Landete, J. (2011). Ellagitannins, ellagic acid and their derived metabolites: A review about source, metabolism, functions and health. Food Research International, 44(5), 1150–1160.
Larrosa, M., González-Sarrías, A., García-Conesa, M. T., Tomás-Barberán, F. A., & Espín, J. C. (2006). Urolithins, ellagic acid-derived metabolites produced by human colonic microflora, exhibit estrogenic and antiestrogenic activities. Journal of Agricultural and Food Chemistry, 54(5), 1611–1620.
Larsen, C. M., Faulenbach, M., Vaag, A., Ehses, J. A., Donath, M. Y., & Mandrup-Poulsen, T. (2009). Sustained effects of interleukin-1 receptor antagonist treatment in type 2 diabetes. Diabetes Care, 32(9), 1663–1668. https://doi.org/10.2337/dc09-0533.
Lee, J.-H., & Talcott, S. T. (2004). Fruit maturity and juice extraction influences ellagic acid derivatives and other antioxidant polyphenolics in muscadine grapes. Journal of Agricultural and Food Chemistry, 52(2), 361–366.
Lundh, M., Scully, S. S., Mandrup-Poulsen, T., & Wagner, B. K. (2013). Small-molecule inhibition of inflammatory beta-cell death. Diabetes, Obesity & Metabolism, 15(Suppl 3), 176–184. https://doi.org/10.1111/dom.12158.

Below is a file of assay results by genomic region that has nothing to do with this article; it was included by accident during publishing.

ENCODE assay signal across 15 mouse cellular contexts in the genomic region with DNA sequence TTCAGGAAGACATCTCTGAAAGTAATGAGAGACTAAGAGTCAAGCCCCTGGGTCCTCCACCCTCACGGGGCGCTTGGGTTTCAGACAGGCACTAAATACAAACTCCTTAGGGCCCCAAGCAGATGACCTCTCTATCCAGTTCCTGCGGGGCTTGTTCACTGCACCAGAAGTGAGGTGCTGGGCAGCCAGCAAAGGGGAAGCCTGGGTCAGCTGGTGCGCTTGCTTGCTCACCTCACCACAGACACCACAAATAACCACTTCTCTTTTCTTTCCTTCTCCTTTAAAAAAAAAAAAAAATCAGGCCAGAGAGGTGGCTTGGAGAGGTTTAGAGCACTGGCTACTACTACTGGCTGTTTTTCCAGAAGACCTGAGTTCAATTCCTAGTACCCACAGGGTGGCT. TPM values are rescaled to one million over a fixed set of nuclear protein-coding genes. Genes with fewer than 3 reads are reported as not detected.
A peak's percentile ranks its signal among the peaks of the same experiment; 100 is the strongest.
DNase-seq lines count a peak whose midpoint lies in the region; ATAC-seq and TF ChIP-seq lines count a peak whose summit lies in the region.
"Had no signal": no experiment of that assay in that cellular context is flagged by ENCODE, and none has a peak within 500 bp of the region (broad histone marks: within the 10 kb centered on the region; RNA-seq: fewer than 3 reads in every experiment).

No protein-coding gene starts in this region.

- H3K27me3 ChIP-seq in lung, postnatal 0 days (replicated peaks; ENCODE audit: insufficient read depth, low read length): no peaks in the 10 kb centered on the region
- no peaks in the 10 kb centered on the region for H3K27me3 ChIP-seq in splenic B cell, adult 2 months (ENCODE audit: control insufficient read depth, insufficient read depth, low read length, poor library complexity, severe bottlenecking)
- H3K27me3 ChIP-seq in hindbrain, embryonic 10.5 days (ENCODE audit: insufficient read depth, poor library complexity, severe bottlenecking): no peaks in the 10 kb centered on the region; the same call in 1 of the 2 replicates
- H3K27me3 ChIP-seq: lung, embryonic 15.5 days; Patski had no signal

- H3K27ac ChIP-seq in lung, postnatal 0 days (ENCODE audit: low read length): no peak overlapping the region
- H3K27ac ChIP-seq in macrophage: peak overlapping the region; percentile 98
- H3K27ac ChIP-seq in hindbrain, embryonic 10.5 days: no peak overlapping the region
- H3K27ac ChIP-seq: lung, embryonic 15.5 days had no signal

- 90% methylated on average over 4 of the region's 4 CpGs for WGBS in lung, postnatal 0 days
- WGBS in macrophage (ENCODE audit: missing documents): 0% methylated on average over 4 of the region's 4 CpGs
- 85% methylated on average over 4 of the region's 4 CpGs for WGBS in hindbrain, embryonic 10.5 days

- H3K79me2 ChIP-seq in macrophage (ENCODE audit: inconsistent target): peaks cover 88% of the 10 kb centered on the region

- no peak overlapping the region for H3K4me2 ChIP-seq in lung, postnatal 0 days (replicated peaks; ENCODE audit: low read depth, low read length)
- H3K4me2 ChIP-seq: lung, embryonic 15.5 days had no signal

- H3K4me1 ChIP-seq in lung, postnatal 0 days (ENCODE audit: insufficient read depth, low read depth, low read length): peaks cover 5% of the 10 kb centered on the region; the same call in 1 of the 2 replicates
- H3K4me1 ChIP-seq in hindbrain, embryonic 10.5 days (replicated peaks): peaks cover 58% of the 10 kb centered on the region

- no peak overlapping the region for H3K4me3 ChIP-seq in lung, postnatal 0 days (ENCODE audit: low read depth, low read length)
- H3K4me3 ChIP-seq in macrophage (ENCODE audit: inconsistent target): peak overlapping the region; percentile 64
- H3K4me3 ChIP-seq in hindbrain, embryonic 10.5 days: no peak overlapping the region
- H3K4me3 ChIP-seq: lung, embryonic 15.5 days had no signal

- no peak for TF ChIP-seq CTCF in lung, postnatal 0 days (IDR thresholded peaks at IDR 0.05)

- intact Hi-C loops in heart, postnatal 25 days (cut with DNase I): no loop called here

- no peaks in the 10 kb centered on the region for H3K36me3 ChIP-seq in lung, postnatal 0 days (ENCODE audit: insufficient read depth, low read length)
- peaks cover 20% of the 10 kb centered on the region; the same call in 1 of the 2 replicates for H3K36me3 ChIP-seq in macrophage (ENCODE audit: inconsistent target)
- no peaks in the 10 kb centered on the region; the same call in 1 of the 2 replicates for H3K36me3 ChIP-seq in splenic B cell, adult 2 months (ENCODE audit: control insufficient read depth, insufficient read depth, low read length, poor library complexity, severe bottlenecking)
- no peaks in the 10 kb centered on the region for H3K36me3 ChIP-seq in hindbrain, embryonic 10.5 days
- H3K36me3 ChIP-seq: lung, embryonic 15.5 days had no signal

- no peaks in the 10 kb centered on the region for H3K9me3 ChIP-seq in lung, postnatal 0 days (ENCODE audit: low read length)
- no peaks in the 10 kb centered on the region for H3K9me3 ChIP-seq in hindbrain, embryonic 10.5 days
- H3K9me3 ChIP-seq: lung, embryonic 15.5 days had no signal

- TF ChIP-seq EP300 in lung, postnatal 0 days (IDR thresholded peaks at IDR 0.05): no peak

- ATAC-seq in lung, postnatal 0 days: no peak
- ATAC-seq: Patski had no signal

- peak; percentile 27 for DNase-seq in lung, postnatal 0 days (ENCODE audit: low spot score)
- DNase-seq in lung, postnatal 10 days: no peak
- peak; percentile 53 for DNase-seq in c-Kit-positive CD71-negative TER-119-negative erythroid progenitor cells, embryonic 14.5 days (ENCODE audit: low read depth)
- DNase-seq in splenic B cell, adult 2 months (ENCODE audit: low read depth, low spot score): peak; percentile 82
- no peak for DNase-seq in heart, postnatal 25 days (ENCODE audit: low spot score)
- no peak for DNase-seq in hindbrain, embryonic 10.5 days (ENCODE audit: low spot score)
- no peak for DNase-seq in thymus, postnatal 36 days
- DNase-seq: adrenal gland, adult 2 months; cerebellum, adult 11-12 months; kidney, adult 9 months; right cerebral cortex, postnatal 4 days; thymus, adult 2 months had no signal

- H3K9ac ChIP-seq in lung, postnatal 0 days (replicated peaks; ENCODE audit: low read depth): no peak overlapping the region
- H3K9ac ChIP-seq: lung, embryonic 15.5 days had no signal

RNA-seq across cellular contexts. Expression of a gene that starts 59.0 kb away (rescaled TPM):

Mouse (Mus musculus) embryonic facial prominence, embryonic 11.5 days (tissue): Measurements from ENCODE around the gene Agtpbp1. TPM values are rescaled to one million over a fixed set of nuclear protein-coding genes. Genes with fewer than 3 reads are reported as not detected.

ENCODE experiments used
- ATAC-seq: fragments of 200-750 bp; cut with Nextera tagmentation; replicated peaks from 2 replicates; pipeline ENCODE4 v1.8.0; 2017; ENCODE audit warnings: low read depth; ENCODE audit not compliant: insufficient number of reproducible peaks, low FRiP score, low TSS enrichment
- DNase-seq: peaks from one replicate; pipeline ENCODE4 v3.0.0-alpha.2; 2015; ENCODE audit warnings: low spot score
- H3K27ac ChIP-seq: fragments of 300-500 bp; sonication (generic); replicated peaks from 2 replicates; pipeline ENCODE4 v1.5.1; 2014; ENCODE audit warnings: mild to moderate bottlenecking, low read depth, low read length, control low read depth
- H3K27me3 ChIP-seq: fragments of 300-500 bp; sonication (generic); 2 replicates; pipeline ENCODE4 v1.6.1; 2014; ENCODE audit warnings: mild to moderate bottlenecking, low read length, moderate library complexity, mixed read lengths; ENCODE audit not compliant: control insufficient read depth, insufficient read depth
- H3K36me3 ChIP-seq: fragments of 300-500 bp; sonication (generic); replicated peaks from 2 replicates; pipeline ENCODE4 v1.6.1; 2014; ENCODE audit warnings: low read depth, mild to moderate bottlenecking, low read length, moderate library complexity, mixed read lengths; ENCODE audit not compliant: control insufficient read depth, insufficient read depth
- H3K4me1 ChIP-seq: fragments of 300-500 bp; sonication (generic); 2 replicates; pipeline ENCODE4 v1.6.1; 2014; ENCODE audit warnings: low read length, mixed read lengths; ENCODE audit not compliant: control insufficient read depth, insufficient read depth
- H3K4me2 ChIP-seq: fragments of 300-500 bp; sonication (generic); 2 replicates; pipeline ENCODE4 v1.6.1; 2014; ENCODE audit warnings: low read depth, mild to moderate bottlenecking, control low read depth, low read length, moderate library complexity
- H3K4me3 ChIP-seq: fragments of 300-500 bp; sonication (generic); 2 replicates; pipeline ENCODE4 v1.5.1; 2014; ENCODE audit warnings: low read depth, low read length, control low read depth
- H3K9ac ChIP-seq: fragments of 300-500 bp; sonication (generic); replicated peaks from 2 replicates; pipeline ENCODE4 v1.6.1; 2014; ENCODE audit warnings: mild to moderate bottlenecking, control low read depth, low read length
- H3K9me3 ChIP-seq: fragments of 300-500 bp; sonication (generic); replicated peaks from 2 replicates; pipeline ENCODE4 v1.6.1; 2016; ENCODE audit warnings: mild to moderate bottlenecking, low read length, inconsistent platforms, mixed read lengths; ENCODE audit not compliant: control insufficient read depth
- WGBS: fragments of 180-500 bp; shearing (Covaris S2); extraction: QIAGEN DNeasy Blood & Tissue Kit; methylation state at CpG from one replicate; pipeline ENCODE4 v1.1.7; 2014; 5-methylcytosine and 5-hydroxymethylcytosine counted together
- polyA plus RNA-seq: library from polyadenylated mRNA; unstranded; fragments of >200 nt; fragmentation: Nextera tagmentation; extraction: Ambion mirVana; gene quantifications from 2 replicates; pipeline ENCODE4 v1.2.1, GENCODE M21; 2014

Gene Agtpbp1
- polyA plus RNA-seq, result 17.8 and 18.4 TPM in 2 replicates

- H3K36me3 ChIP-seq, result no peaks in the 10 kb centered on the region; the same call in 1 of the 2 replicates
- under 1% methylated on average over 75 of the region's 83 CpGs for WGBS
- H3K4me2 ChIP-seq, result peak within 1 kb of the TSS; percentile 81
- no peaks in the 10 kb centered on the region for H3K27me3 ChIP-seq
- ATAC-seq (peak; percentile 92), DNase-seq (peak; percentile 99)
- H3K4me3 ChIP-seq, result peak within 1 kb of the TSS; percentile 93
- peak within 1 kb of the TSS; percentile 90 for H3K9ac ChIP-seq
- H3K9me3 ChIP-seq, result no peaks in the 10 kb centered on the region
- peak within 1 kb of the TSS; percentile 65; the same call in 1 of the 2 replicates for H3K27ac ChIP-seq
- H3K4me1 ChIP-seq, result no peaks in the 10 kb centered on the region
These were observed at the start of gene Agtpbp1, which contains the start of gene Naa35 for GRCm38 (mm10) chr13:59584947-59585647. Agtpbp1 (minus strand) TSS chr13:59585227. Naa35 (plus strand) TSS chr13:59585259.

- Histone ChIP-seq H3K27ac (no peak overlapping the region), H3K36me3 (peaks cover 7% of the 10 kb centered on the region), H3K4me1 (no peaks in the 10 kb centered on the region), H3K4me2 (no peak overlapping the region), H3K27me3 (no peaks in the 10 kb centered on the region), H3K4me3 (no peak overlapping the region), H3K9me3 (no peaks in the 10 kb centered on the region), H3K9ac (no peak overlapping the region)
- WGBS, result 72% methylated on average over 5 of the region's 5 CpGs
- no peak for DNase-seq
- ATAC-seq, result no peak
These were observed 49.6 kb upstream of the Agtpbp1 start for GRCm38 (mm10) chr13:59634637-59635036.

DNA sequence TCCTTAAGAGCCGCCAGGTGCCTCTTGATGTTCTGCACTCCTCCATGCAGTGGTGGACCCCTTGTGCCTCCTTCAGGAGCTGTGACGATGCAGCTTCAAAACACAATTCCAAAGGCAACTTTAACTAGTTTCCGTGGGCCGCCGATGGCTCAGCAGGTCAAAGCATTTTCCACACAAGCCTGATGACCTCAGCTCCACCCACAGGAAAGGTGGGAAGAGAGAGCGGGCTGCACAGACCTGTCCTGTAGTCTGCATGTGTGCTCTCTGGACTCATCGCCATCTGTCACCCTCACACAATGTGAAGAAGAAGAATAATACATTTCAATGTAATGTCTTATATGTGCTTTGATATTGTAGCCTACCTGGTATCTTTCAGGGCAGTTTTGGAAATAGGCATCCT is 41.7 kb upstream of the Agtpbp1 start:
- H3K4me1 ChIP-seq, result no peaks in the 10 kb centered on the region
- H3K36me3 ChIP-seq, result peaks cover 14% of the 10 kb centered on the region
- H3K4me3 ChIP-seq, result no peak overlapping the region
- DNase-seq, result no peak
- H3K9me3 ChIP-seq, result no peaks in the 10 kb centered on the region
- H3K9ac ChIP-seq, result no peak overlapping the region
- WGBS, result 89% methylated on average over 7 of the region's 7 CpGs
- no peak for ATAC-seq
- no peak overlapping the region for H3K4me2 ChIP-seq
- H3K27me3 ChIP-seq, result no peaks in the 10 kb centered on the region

Maedler, K., Sergeev, P., Ris, F., Oberholzer, J., Joller-Jemelka, H. I., Spinas, G. A., & Donath, M. Y. (2002). Glucose-induced β cell production of IL-1β contributes to glucotoxicity in human pancreatic islets. Journal of Clinical Investigation, 110(6), 851.
Maedler, K., Spinas, G., Dyntar, D., Moritz, W., Kaiser, N., & Donath, M. Y. (2001). Distinct effects of saturated and monounsaturated fatty acids on β-cell turnover and function. Diabetes, 50(1), 69–76.
Mattson, M. P., & Cheng, A. (2006). Neurohormetic phytochemicals: Low-dose toxins that induce adaptive neuronal stress responses. Trends in Neurosciences, 29(11), 632–639.
McIntosh, M. (2012). Protocol for complexing CLA isomers (free acids) with BSA. Greensboro: UNC-Greensboro.
Mirunalini, S., & Krishnaveni, M. (2010). Therapeutic potential of Phyllanthus emblica (amla): The ayurvedic wonder. Journal of Basic and Clinical Physiology and Pharmacology, 21(1), 93–105.
Mitra, A. (2007). Effects of a Composite of Tulsi Leaves, Amla, Bitter Gourd, Gurmur Leaves, Jamun Fruit and Seed in Type 2 Diabetic Patients. Journal of Clinical and Diagnostic Research, 6, 511–20.